Discussion Post: Blogging for Likes

I’ve been mulling over this topic in my mind for a while now, and I’ve finally decided to get over myself and just write it. This was partially inspired by Victoria’s post @ Doodles and Scraps in which she talked about how she feels about getting likes versus getting subscribers, and the difference in her follower and like counts:

Like I said, my follower count is going up, and it’s amazing! My likes seem to be going down a bit, though? Not hugely, just by a couple, so I’m averaging around 15 likes per post. For someone with nearly 700 subscribers, that seems awfully low.

I think a lot of WordPress bloggers can relate to this sentiment. Unlike a platform like Instagram, where hitting 100 likes is relatively simple, WordPress is not a “like heavy” platform. I have almost 600 followers, but if one of my posts gets 20 likes, I basically die of happiness.

Now, I love WordPress. It is easy to use and looks fairly professional. It is the home of hundreds of amazing book bloggers. The WordPress Reader app on my phone is my main method of blog-hopping. I’m not going to abandon WordPress because it’s hard to get likes…I’m not that shallow.

I am kind of shallow, though.

That’s what this post is about. I’m going to lay out my feelings on blogging for likes, and I’m honestly curious to see if you guys feel the same way.

So…do I want likes?

Umm, yes. Likes and comments are awesome. They make me feel like people actually care about what I’m saying and they help me take pride in my posts. Getting WordPress notifications is sometimes the best part of my day.

Of course, I like comments more than likes, especially on a review or a discussion post when someone is really responding to my content. I think we all crave the personal nature of a comment…but I also enjoy the little rush of a like.

So…do I blog for likes?

Yes? No? Sometimes?

Yes: I take part in Top Ten Tuesday because it is a fairly reliable way to get traffic to my blog and the posts generally do well in terms of likes.

No: I don’t tailor the books I read to match with current hype. I pretty much just read what I’m in the mood for when I’m in the mood for it and then write a review.

Yes: Sometimes I choose not to write a review for a second book in a series if the review for the first book totally flopped.

No: I throw out some poetry on my blog every once and a while. I know the poems won’t attract a ton of likes, mainly because this is a bookish blog more than it is a writing blog, but I still do it because I enjoy it.

So here’s what it comes down to:

I have a blog because I love talking about books. Blogging helps me revisit the books I’ve read, learn about new ones, and celebrate my favorites. I didn’t start my blog to get likes or followers—I honestly didn’t think it would happen. And overall, I don’t blog for the likes, I blog for the act of blogging and to be a part of the community.

But still, it would be dishonest to act like I don’t care about likes. I choose which posts to put energy into based on how well I think they will do. I’m a high school student with a limited amount of time to blog and a desperate need for good news, so it is impossible for me to separate the act of blogging from people’s reactions to my posts.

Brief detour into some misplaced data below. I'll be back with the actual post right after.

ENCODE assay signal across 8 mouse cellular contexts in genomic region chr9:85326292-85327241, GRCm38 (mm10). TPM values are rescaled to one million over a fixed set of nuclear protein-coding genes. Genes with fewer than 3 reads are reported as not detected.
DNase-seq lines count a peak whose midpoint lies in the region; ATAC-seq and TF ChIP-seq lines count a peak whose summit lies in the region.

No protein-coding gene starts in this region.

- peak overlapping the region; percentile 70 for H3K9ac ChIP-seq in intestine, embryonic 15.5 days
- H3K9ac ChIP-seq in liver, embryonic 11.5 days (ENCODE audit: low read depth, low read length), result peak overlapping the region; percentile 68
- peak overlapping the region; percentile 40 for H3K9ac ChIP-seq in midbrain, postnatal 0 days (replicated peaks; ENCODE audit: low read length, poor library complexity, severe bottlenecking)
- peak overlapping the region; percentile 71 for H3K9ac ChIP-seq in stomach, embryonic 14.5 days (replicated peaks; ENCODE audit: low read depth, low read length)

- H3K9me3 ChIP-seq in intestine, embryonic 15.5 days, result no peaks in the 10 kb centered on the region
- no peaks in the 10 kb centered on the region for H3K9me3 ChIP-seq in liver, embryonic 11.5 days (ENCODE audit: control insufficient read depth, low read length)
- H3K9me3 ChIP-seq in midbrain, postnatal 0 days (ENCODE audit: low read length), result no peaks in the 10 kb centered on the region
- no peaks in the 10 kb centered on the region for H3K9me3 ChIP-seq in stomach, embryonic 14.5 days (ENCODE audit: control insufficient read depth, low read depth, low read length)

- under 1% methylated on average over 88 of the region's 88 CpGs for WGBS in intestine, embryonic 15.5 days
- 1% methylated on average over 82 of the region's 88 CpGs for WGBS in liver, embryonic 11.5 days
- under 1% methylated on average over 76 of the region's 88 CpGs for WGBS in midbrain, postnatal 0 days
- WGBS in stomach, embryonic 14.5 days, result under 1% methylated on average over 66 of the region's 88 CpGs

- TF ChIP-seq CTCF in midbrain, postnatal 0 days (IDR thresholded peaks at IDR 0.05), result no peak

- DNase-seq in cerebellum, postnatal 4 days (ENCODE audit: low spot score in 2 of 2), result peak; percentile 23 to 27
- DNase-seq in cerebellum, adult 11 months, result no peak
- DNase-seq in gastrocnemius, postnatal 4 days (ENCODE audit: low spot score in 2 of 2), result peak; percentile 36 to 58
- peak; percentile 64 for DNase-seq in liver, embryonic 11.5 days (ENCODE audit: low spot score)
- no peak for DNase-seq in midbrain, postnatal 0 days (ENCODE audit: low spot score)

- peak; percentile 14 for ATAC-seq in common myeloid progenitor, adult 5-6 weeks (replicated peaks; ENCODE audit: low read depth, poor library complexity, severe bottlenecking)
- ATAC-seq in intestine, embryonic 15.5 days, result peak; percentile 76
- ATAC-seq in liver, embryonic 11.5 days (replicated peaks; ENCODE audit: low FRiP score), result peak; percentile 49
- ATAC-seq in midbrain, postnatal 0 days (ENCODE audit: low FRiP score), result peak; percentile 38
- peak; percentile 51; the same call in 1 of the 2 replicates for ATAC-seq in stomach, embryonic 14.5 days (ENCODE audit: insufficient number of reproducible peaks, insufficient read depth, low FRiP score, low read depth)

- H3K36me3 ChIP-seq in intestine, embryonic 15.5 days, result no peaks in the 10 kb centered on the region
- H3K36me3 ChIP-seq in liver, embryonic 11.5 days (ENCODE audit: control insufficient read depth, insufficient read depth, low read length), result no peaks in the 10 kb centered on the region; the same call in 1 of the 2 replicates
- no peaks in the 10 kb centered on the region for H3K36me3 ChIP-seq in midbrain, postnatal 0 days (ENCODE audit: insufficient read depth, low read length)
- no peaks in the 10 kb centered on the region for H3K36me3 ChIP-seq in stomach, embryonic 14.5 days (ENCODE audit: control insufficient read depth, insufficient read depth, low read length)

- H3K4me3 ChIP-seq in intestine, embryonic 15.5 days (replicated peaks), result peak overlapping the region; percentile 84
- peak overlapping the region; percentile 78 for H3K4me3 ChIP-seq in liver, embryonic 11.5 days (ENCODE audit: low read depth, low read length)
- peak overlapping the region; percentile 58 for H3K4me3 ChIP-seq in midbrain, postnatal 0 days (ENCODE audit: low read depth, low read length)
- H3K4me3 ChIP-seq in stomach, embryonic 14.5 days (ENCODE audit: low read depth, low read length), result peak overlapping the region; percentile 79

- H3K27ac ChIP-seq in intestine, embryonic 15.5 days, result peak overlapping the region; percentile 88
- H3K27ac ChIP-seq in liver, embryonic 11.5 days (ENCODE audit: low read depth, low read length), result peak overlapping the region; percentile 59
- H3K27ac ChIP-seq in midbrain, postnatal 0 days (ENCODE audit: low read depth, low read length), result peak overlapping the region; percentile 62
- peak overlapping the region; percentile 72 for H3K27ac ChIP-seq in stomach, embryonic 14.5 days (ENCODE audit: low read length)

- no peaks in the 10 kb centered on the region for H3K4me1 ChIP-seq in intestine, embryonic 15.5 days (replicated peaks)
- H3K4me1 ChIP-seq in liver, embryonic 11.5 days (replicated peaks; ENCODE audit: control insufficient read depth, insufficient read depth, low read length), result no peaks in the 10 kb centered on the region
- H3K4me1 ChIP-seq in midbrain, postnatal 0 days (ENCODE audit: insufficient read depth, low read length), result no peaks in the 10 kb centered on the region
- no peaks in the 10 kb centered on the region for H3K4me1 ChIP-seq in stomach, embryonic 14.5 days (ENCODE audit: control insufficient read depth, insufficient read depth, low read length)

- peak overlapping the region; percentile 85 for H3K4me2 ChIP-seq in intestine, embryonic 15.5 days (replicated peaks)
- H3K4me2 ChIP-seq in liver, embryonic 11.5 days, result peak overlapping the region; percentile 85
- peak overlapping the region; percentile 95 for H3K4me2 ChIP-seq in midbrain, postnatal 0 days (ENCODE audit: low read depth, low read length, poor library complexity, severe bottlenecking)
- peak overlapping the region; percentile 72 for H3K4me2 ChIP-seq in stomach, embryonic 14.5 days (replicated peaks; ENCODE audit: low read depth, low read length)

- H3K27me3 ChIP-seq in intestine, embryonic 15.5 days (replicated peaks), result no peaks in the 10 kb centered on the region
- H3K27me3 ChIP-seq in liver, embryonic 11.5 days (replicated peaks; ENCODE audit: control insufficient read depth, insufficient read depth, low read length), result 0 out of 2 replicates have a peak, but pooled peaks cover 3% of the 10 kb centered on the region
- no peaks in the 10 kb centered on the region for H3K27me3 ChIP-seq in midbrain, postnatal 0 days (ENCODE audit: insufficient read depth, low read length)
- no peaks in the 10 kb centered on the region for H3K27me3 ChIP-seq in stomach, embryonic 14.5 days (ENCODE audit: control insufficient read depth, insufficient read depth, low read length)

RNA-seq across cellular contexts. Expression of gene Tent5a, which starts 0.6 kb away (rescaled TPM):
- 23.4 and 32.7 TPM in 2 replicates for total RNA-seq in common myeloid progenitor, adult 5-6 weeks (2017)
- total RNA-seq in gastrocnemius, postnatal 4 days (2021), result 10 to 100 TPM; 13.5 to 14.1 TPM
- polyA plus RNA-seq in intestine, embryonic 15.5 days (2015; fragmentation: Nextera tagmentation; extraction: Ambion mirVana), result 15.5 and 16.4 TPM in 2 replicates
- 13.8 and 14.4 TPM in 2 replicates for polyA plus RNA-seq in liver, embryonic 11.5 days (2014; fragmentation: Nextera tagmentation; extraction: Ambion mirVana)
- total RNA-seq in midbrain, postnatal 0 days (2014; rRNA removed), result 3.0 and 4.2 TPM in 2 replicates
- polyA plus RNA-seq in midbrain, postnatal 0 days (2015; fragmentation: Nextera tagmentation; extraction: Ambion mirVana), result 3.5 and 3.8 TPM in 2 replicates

What about you? Do you think about likes when you’re writing a post? Do you care about likes/comments/followers? Was this post relatable or foreign to you?

13 thoughts on “Discussion Post: Blogging for Likes

  1. So very relatable. I’ve been thinking about this as well. While I write because I love to, I’m definitely thinking about likes and comments too. I love connecting with the people who read my posts and I definitely enjoy the little ping whenever someone likes / comments on my posts.

    Liked by 1 person

  2. Great post, all of this is so true. I don’t think I could keep on blogging if no one gave me feedback. I don’t think that is shallow because of course I want people to read my posts. I started my blog because I love books and I wanted to talk about them, and that is what gives me inspiration to continue blogging.

    Liked by 1 person

  3. Yeah, I completely agree with this! I’m never going to put out stuff that I hate, but I might write some popular posts every once in a while. And isn’t it good that you’re tailoring your stuff to an audience? They’re there for a reason, right? It’s interesting you mentioned WordPress though – I never thought that it might be the way the site is run compared to something like Instagram or Facebook! I’m glad I inspired you, this was a really great post 🙂

    Liked by 1 person

  4. Very interesting point. I only recently started using WordPress but have already seen what mean. Bloggers might have followers but most followers don’t comment or like posts. It’s a pity because I feel many bloggers just want a bit of encouragement, whether it is to know someone liked their work or even just read it!

    Liked by 1 person

  5. I am new to the blogging game and boy the wordpress community is hard to impress (lol). I too blog because I love to write and love the feedback and sharing that a blog provides, but let’s face it. If you are writing versus taking a picture or video you have already lost the “liking” battle. Our form of expression is almost antiquated to those other than us, that’s the bad part. The good part, is you’re not alone.

    Liked by 1 person

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